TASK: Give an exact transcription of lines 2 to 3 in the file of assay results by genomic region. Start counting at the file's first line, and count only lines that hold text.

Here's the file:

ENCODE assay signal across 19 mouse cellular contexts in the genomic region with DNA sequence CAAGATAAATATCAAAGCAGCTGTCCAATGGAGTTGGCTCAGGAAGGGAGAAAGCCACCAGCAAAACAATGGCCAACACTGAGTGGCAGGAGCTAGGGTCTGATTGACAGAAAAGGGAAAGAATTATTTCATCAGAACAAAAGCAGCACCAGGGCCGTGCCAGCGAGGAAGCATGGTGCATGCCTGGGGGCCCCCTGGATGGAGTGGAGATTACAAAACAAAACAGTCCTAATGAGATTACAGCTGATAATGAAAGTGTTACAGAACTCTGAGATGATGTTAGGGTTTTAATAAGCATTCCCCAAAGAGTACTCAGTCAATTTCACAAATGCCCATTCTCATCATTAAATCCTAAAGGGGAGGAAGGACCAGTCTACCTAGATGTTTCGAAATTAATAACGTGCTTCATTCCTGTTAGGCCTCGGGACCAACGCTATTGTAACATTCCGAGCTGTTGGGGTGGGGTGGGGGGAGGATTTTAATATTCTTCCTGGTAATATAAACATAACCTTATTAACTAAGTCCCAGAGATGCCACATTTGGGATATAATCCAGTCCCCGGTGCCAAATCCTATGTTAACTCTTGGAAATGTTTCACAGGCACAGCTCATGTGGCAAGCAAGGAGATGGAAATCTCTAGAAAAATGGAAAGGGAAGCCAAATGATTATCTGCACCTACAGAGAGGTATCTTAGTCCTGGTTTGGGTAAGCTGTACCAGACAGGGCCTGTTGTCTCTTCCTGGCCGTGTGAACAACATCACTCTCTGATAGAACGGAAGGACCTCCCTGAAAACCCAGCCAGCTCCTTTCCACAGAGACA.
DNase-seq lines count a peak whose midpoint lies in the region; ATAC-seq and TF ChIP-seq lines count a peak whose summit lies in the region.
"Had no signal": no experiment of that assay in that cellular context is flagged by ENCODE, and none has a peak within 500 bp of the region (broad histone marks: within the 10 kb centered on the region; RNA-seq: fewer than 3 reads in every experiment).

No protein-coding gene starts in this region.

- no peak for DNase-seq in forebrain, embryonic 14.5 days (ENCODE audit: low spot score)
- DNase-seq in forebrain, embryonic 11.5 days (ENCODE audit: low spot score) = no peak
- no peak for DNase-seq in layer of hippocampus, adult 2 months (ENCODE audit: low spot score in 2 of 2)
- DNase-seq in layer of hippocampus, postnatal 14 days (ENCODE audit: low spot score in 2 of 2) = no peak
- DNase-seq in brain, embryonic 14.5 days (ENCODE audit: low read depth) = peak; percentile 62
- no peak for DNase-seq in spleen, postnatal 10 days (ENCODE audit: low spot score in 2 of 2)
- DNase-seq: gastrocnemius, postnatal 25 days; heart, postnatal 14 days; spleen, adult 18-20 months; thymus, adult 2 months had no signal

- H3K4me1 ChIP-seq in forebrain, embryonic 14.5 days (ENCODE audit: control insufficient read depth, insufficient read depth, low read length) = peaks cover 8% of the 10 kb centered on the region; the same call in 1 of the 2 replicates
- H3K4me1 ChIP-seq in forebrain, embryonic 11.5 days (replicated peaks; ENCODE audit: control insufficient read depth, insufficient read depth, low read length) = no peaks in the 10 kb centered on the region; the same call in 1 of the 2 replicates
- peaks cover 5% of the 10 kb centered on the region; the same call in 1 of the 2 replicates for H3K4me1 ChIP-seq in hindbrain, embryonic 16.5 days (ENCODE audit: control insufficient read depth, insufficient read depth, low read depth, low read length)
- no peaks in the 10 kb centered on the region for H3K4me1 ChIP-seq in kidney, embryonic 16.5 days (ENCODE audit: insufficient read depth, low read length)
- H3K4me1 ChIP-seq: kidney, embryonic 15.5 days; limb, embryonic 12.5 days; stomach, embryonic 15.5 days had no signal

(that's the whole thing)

DNase-seq lines count a peak whose midpoint lies in the region; ATAC-seq and TF ChIP-seq lines count a peak whose summit lies in the region.
"Had no signal": no experiment of that assay in that cellular context is flagged by ENCODE, and none has a peak within 500 bp of the region (broad histone marks: within the 10 kb centered on the region; RNA-seq: fewer than 3 reads in every experiment).